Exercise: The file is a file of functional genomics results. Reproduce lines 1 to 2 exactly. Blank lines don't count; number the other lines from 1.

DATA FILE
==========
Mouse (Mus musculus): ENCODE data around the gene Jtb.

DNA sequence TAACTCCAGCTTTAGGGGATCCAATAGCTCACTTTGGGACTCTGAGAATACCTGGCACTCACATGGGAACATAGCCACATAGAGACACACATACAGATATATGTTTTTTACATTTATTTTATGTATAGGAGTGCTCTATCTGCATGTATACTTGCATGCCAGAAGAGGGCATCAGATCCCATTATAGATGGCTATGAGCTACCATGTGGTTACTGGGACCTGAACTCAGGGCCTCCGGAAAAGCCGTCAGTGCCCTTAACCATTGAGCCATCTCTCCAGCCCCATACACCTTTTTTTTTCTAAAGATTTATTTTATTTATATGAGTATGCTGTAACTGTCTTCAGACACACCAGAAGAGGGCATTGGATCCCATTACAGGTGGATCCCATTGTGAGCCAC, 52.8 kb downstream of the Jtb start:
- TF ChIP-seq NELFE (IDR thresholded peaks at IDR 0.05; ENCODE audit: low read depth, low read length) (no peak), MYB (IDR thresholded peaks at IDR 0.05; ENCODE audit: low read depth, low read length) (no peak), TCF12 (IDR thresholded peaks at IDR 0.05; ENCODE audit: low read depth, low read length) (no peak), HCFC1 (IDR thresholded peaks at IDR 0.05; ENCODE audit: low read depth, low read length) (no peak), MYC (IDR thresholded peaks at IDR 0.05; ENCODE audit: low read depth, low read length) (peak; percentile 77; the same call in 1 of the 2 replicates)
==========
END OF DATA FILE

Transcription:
Mouse (Mus musculus): ENCODE data around the gene Jtb.

DNA sequence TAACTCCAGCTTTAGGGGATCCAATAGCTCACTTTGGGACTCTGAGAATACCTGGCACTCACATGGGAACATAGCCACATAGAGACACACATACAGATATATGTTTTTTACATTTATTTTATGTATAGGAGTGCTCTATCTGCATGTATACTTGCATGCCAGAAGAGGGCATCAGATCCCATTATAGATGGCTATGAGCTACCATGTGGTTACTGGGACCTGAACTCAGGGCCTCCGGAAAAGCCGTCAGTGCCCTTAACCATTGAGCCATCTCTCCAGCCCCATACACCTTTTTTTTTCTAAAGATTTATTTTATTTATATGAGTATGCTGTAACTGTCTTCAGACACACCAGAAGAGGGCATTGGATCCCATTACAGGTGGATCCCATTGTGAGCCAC, 52.8 kb downstream of the Jtb start: